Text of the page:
1. Filters follow stack processing. 2. The control always comes back to the filter thru which it has passes in the reverse sequence. 3. And being you have wrapped the container's response object, you are not writing directly to the response object but your own custom made response object. 4. So once you come back from the servlet in the filter, then you can take action on what needs to go to response.
So the notification from the servlet to filter always happens whether it is wrapped response or not. It is just a matter that you have wrapped the response hence container didn�t have any chance to write to the actual response object.
Originally posted by Michael Vargenstien: 5) So how does using a custom wrapper object sent on the Filter.doChain(req,customResponseObject) notify the servlet that the incoming request is from a filter?
The only thing I can think of (guessing) is that the HttpServletResponse(response) decoration occuring, somehow says, "Hey, I'm custom and I need you servlet to respond at TheAwesomeFilter.do
@5) Looks like you wrapped the response in this case, not the request.
I think you are having a hard time understanding because you're expecting a response wrapper to do something it was never meant to do.
It might become slightly clearer if you read up on the Decorator pattern. Basically, you'd wrap the request or response to change the way the request or response behaves and this happens transparently to the servlets - the servlets have no clue if they're communicating with a true naked request/response or a wrapped version of either one.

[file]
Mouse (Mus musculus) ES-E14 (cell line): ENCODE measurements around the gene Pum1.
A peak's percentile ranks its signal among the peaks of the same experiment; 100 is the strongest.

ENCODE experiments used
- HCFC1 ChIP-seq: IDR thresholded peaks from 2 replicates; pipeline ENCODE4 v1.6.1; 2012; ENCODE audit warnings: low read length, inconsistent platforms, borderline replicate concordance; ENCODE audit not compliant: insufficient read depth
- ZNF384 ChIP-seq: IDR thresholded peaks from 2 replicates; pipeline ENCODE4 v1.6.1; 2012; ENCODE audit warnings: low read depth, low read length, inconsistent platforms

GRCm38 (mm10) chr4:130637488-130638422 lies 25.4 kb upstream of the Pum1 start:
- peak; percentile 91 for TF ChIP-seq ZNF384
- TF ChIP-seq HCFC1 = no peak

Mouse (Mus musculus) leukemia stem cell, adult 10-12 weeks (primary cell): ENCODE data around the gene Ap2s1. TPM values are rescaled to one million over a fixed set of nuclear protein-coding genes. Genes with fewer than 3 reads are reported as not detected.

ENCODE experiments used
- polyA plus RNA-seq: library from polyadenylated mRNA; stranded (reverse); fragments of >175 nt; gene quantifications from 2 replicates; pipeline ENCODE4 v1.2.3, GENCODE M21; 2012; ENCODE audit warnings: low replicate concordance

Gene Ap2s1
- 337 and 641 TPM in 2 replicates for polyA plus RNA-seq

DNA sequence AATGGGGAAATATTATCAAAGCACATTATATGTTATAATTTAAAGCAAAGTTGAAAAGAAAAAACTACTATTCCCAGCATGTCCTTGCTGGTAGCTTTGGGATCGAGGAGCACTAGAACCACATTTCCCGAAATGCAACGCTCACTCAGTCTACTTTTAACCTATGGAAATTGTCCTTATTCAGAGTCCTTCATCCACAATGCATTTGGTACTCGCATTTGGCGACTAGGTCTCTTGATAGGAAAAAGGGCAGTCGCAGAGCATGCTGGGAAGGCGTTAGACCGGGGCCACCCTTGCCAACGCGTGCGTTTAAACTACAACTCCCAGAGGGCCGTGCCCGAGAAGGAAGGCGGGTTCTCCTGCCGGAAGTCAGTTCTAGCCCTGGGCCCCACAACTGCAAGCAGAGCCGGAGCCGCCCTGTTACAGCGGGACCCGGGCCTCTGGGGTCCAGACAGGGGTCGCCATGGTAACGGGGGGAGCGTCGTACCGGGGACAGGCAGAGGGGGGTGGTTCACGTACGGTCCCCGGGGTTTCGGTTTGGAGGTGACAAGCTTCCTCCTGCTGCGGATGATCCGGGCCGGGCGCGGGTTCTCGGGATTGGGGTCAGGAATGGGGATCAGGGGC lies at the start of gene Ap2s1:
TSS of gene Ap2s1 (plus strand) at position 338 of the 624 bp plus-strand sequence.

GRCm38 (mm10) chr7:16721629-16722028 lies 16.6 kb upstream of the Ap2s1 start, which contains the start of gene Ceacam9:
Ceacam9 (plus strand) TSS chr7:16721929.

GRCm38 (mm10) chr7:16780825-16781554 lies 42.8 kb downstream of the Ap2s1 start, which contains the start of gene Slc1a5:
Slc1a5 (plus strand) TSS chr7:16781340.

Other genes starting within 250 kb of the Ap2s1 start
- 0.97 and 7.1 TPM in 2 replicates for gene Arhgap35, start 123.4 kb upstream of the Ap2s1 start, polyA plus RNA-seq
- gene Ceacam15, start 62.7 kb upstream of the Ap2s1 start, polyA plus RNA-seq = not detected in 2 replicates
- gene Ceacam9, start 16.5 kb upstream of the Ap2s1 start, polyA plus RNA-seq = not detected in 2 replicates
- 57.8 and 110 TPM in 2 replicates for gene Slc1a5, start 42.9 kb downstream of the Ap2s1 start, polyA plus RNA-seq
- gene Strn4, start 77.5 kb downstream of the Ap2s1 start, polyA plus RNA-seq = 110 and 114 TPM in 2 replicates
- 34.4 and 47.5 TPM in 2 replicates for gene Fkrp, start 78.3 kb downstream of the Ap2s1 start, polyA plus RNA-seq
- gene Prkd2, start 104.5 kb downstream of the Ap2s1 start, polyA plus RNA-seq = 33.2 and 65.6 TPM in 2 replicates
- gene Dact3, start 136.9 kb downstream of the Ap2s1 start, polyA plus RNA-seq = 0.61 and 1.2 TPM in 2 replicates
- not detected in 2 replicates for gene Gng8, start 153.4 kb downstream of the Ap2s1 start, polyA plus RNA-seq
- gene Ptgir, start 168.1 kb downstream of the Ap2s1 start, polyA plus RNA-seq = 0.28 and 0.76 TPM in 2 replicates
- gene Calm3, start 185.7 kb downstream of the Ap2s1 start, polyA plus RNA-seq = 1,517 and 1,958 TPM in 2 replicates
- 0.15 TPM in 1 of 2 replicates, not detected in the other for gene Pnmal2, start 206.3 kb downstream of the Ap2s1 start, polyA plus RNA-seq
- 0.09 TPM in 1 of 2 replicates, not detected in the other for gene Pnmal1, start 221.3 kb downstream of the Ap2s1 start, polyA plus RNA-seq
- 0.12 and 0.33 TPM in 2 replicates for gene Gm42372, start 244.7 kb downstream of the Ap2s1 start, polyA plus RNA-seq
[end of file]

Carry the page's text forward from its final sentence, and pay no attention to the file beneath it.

You have to look at the APIs of request and response to see what methods you might want to alter the behavior of.
I once had an application where we wanted every single text field to be trimmed so that there would never be leading or trailing space characters. A lot of the fields were number and money values and a value like "20 " with a space wouldn't pass number validation. I could have trimmed every single value at 1000 or so different spots in code but that would have been a nightmare to maintain. All I had to do was wrap the request in a wrapper that overrides the methods for getting parameters, and all those methods would do is trim the values before return them from the method. So the problem was solved with a filter and wrapper and I didn't have to change one line of code in Servlets or any other code.